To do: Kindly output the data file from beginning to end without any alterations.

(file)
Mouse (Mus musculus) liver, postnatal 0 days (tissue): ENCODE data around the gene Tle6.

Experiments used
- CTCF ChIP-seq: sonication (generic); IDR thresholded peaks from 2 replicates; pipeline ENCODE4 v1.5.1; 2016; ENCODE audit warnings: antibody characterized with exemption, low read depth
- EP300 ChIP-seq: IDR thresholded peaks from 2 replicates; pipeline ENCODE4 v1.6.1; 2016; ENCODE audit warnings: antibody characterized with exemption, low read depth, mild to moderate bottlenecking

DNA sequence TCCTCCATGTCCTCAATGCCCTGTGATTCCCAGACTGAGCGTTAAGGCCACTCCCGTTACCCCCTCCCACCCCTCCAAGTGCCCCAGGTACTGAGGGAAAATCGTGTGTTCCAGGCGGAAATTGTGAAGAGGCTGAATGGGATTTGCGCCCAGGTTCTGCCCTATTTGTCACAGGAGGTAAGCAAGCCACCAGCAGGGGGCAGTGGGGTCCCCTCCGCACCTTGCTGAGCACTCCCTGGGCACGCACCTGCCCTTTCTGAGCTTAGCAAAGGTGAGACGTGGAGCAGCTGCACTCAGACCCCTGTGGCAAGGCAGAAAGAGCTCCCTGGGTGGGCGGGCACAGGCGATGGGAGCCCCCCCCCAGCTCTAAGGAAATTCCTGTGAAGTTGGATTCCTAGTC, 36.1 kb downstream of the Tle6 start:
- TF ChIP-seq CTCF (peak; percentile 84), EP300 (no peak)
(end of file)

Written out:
Mouse (Mus musculus) liver, postnatal 0 days (tissue): ENCODE data around the gene Tle6.

Experiments used
- CTCF ChIP-seq: sonication (generic); IDR thresholded peaks from 2 replicates; pipeline ENCODE4 v1.5.1; 2016; ENCODE audit warnings: antibody characterized with exemption, low read depth
- EP300 ChIP-seq: IDR thresholded peaks from 2 replicates; pipeline ENCODE4 v1.6.1; 2016; ENCODE audit warnings: antibody characterized with exemption, low read depth, mild to moderate bottlenecking

DNA sequence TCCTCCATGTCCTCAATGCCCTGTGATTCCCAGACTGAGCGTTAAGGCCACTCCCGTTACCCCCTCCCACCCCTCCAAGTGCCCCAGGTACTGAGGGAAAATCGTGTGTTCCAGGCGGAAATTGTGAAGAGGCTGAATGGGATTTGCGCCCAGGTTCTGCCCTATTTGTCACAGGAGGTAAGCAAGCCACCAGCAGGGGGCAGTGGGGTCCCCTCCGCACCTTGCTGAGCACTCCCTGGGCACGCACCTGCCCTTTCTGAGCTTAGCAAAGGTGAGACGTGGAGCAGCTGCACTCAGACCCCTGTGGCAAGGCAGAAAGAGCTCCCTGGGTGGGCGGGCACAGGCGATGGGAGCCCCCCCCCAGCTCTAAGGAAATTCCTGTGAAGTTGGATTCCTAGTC, 36.1 kb downstream of the Tle6 start:
- TF ChIP-seq CTCF (peak; percentile 84), EP300 (no peak)